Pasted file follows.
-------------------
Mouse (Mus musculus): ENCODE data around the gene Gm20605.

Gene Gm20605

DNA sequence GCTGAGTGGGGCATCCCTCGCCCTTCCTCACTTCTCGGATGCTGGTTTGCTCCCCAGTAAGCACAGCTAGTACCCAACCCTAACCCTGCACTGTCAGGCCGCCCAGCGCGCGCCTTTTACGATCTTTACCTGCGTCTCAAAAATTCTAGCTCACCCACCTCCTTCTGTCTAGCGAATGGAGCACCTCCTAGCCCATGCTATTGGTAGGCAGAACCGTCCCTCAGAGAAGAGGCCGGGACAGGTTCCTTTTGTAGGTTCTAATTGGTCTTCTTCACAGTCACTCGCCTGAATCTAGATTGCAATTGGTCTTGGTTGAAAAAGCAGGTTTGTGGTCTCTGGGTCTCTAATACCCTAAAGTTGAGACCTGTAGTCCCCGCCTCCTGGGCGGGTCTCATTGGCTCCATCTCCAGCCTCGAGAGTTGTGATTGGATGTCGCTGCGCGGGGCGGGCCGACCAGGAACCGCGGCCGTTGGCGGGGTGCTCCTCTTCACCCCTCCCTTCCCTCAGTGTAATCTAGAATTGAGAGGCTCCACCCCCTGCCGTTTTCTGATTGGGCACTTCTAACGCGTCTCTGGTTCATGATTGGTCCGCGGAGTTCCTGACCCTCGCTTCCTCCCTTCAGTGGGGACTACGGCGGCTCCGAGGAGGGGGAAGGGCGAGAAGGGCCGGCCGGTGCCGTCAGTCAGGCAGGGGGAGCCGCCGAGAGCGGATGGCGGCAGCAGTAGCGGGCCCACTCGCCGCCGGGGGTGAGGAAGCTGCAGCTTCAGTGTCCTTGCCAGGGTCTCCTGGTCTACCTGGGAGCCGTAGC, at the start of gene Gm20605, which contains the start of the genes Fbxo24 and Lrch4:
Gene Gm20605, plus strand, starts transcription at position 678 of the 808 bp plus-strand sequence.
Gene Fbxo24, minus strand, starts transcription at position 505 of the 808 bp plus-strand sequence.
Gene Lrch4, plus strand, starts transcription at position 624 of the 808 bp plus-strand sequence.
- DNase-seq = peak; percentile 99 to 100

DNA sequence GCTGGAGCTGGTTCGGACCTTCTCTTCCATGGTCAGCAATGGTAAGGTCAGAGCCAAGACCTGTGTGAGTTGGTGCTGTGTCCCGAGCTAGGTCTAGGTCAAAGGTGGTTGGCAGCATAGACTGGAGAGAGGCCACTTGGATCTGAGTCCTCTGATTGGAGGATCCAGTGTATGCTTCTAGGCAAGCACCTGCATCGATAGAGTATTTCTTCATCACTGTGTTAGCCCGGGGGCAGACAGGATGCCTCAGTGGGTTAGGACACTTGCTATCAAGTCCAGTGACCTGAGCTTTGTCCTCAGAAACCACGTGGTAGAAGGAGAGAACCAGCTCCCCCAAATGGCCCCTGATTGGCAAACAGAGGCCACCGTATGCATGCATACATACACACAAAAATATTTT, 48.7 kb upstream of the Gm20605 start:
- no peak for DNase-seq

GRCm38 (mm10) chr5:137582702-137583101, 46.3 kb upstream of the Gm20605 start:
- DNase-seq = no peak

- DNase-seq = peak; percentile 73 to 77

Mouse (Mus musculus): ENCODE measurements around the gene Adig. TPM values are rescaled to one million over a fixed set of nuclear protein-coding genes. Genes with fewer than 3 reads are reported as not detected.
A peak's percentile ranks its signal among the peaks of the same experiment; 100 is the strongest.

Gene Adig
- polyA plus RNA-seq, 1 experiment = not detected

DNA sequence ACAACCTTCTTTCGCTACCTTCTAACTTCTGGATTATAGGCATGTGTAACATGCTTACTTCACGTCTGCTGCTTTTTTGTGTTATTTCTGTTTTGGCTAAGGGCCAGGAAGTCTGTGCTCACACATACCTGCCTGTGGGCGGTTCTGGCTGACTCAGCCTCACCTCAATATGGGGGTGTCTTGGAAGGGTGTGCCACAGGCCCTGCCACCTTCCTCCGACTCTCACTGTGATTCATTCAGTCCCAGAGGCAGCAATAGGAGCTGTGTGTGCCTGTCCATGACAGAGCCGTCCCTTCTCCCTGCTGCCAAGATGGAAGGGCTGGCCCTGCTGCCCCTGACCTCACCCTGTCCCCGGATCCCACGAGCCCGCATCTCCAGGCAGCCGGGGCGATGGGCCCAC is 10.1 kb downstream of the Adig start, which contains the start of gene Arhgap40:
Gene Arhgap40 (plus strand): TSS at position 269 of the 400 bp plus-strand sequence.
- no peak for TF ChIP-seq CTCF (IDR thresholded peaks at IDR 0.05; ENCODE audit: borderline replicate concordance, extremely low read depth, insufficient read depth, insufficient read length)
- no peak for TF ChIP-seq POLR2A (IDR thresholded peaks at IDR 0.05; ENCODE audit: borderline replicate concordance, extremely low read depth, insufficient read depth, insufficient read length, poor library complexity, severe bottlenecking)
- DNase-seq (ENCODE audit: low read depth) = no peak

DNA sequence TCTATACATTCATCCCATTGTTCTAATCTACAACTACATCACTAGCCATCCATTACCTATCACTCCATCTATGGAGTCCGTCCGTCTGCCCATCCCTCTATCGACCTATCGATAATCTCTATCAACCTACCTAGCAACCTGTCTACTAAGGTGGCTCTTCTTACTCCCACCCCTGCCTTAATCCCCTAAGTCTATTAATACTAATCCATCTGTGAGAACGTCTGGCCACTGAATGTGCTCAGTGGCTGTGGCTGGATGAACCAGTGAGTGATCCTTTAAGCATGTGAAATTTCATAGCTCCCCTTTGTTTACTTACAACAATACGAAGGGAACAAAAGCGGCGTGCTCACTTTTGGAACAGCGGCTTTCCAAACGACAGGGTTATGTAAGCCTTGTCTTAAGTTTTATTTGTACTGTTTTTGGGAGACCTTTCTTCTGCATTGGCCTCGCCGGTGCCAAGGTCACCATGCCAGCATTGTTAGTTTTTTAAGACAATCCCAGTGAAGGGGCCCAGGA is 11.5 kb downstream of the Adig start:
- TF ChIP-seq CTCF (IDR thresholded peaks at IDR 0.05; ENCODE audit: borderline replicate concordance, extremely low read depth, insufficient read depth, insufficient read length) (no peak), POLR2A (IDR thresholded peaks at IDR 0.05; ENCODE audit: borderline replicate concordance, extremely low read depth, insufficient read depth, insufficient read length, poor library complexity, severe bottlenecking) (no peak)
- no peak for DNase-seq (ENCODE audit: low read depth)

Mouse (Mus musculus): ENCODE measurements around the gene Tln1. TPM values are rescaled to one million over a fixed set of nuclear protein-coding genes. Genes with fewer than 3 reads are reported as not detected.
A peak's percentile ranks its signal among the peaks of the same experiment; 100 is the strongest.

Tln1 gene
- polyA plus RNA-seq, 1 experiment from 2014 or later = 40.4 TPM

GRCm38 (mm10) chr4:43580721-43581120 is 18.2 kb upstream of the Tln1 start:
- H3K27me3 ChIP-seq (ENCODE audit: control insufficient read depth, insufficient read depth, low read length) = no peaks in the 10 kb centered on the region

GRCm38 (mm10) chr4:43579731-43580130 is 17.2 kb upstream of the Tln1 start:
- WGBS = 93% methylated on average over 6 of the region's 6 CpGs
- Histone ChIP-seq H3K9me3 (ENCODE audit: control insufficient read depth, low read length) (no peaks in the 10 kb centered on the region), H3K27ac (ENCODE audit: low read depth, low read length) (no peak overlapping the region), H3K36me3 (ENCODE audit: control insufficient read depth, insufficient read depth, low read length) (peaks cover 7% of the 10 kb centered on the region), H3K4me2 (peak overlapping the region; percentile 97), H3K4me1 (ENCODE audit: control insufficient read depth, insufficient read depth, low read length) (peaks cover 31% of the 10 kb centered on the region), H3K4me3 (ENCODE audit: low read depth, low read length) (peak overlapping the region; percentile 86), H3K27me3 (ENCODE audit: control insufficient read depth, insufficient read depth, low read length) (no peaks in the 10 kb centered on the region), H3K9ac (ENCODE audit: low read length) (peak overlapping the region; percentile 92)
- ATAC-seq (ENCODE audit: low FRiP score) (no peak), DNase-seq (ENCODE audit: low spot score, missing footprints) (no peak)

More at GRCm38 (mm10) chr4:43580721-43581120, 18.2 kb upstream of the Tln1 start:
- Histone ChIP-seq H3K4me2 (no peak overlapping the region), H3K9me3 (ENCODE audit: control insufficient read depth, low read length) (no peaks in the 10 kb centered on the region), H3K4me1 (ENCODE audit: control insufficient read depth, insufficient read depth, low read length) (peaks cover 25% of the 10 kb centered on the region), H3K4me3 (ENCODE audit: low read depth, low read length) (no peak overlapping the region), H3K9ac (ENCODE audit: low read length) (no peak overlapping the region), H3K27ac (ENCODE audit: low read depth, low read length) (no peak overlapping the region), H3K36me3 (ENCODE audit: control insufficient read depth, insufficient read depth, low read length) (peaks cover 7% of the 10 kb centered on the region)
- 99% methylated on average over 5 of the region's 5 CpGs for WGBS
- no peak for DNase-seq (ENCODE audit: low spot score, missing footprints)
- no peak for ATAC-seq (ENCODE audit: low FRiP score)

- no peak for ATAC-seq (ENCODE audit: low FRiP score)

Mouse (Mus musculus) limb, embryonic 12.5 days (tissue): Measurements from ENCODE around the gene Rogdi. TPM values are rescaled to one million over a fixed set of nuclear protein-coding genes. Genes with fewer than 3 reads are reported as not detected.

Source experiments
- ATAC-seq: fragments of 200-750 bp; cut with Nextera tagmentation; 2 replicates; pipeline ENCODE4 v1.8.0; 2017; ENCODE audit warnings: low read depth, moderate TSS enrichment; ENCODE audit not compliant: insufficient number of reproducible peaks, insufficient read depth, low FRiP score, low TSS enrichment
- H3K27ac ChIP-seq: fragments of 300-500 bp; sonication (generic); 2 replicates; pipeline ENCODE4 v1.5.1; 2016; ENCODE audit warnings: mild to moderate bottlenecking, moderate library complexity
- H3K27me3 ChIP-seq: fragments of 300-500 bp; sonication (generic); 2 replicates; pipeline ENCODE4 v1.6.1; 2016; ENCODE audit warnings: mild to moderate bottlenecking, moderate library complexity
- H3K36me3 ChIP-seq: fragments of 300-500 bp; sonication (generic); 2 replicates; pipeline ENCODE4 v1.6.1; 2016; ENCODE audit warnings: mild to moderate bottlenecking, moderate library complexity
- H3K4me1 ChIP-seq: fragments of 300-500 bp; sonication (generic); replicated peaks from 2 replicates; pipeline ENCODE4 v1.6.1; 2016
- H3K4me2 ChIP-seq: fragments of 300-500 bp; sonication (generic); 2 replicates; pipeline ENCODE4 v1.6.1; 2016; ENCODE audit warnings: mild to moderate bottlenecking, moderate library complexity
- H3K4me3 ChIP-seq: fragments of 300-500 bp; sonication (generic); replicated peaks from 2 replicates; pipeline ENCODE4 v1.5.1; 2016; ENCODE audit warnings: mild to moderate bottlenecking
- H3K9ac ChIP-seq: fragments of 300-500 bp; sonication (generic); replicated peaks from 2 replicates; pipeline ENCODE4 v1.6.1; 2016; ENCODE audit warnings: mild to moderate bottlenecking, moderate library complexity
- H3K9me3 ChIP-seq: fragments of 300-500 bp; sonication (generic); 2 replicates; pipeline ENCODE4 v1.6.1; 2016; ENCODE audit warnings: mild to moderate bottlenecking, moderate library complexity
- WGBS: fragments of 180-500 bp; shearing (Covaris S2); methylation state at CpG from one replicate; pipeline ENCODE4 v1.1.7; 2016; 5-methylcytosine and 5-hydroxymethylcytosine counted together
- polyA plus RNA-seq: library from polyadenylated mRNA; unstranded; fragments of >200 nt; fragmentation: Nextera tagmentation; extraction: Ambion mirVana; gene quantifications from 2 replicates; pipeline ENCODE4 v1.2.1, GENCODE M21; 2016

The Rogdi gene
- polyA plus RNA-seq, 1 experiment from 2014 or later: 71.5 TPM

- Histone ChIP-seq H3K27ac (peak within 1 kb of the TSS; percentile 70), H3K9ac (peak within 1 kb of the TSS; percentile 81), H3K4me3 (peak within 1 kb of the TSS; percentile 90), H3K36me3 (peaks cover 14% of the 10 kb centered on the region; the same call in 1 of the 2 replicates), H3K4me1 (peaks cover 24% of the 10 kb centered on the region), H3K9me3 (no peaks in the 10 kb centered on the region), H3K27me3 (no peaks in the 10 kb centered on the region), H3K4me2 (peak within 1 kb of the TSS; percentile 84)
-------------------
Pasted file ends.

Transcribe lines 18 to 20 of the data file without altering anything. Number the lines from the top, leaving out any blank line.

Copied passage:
Gene Arhgap40 (plus strand): TSS at position 269 of the 400 bp plus-strand sequence.
- no peak for TF ChIP-seq CTCF (IDR thresholded peaks at IDR 0.05; ENCODE audit: borderline replicate concordance, extremely low read depth, insufficient read depth, insufficient read length)
- no peak for TF ChIP-seq POLR2A (IDR thresholded peaks at IDR 0.05; ENCODE audit: borderline replicate concordance, extremely low read depth, insufficient read depth, insufficient read length, poor library complexity, severe bottlenecking)